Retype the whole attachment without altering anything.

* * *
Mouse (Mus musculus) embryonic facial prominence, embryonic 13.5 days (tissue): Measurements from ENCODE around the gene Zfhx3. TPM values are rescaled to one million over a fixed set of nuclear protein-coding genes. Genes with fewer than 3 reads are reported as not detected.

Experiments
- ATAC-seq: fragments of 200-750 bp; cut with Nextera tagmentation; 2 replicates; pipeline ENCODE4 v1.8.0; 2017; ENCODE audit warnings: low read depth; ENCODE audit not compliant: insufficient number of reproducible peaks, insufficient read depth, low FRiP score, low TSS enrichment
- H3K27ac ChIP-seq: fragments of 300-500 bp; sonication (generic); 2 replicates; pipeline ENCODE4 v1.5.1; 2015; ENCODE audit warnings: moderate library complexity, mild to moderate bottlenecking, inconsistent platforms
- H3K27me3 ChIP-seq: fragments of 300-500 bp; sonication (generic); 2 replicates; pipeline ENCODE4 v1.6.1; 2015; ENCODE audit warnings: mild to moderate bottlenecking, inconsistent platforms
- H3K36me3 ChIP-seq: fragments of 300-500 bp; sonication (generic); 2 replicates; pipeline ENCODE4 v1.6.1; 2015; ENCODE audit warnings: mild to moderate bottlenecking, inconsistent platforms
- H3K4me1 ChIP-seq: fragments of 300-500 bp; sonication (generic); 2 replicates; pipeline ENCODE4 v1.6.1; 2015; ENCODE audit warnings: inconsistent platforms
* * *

Mouse (Mus musculus) embryonic facial prominence, embryonic 13.5 days (tissue): Measurements from ENCODE around the gene Zfhx3. TPM values are rescaled to one million over a fixed set of nuclear protein-coding genes. Genes with fewer than 3 reads are reported as not detected.

Experiments
- ATAC-seq: fragments of 200-750 bp; cut with Nextera tagmentation; 2 replicates; pipeline ENCODE4 v1.8.0; 2017; ENCODE audit warnings: low read depth; ENCODE audit not compliant: insufficient number of reproducible peaks, insufficient read depth, low FRiP score, low TSS enrichment
- H3K27ac ChIP-seq: fragments of 300-500 bp; sonication (generic); 2 replicates; pipeline ENCODE4 v1.5.1; 2015; ENCODE audit warnings: moderate library complexity, mild to moderate bottlenecking, inconsistent platforms
- H3K27me3 ChIP-seq: fragments of 300-500 bp; sonication (generic); 2 replicates; pipeline ENCODE4 v1.6.1; 2015; ENCODE audit warnings: mild to moderate bottlenecking, inconsistent platforms
- H3K36me3 ChIP-seq: fragments of 300-500 bp; sonication (generic); 2 replicates; pipeline ENCODE4 v1.6.1; 2015; ENCODE audit warnings: mild to moderate bottlenecking, inconsistent platforms
- H3K4me1 ChIP-seq: fragments of 300-500 bp; sonication (generic); 2 replicates; pipeline ENCODE4 v1.6.1; 2015; ENCODE audit warnings: inconsistent platforms